1. In SNA, a record that contains control information for the data that follows.
  2. One or more headers, optionally present in the leading request units (RUs) of an RU chain, that allow one LU to (a) select a transaction program or device at the session partner and control the way in which the end-user data it sends is handled at the destination, (b) change the destination or the characteristics of the data during the session, and (c) transmit between session partners status or user information about the destination (for example, a program or device). Function management headers can be used with LU type 1, 4, and 6.2 protocols.

function management profile
In SNA, a specification of various data flow control protocols (such as response unit (RU) chains and data flow control requests) and function management data options (such as use of function management headers, compression, and alternate codes) supported for a particular session. Each function management profile is identified by a number.

function mapping
In a federated system, a mapping between a data source function and an existing DB2 database function. The federated system supplies default mappings between existing built-in data source functions and built-in DB2 database functions; the default mappings are in the wrapper. The DB2 counterpart function can be either a complete function or a function template. See also function template.

function modification identifier (FMID)
For products that use the System Modification Program/Extended (SMP/E) installation process, a value that is used to distinguish separate parts of a product. An FMID is the zSeries identifier for a serviceable unit.

function name
In COBOL, an IBM-defined name that identifies system logical units, system-supplied information, printer control characters, and program switches.

function object
See functor.

function overloading
See routine overloading.

function package
A package that results from binding the DBRM for a function program.

function package owner
The authorization identifier of the user who binds the function program's DBRM into a function package.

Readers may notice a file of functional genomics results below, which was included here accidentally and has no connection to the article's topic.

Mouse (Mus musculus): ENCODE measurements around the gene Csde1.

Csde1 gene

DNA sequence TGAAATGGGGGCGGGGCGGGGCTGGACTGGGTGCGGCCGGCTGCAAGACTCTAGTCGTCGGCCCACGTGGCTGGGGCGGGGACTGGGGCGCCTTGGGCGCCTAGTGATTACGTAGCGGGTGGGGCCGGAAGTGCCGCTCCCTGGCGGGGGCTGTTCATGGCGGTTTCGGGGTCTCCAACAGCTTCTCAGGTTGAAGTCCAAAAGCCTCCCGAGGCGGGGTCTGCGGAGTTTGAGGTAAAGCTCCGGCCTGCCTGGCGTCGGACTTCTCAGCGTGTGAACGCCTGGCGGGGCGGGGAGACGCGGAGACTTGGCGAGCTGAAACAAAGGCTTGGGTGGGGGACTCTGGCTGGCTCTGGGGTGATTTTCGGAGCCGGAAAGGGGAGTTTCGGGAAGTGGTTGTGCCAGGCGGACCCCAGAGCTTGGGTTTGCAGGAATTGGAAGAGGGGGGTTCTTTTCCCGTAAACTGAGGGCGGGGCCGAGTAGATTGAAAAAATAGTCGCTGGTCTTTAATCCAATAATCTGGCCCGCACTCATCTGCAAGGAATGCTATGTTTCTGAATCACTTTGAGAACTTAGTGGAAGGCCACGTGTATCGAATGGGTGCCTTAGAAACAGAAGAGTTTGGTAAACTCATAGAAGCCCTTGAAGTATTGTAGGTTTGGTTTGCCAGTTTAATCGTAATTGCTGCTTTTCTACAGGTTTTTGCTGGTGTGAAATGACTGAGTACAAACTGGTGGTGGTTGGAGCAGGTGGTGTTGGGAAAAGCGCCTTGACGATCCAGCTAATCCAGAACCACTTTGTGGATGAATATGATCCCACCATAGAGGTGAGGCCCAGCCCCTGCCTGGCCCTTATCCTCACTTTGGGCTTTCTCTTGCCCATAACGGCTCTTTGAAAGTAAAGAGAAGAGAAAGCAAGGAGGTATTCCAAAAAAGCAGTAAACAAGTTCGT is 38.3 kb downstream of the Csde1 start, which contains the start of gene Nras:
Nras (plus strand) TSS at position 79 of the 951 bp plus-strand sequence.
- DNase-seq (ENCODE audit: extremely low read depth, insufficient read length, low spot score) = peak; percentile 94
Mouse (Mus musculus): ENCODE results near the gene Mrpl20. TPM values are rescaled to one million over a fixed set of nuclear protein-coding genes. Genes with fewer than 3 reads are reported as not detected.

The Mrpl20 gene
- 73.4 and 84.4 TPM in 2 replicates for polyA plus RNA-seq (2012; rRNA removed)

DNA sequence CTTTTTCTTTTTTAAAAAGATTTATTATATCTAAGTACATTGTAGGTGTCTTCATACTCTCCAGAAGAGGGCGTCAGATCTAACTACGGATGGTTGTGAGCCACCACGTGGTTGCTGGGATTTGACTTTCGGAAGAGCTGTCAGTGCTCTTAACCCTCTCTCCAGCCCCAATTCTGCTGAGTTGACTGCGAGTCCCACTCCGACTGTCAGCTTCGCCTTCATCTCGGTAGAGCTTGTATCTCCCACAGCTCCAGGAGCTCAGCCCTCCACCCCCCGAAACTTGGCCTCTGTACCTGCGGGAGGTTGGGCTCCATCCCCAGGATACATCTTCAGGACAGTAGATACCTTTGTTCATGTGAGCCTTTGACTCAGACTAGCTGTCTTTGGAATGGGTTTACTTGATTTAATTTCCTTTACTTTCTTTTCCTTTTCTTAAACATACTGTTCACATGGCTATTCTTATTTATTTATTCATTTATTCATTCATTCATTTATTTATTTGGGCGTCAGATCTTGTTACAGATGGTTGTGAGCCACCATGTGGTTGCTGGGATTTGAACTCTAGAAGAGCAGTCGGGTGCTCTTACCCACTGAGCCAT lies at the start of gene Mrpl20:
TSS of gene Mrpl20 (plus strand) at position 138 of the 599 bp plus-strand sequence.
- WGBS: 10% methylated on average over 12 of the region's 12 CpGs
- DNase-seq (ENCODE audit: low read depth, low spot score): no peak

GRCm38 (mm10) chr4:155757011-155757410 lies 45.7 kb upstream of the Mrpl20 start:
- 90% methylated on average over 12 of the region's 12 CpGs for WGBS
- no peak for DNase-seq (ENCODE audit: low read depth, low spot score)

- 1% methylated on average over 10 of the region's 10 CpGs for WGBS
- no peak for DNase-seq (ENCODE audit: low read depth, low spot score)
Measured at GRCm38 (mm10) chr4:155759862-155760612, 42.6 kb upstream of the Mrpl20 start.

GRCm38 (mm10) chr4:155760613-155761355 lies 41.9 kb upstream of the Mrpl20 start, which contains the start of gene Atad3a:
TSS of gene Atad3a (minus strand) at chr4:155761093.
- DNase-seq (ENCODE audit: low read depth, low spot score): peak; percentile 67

function path
See SQL path.

function pointer
An identifier that gives the location of a function or procedure.

function prototype
A function declaration that provides type information for each parameter. It is the first line of the function (header) followed by a semicolon (;). The declaration is required by the compiler at the time that the function is declared, so that the compiler can check the type.

function reference
The appearance of an intrinsic function name or a user function name in an expression.

function resolution
The process, internal to the database manager, by which a particular function instance is selected for invocation. The function name, the data types of the arguments, and the SQL path are used to make the selection.

function scope
Labels that are declared in a function have function scope and can be used anywhere in that function after their declaration.

function selection
See function resolution.

function set
In architecture, a collection of architecture constructs and associated values. Function sets can be defined across or within subsets.

function shipping

  1. The process of requesting function from the owning file system and returning the response to the requester through XCF communications.
  2. The process, transparent to the application program, by which CICS accesses resources when those resources are actually held on another CICS system.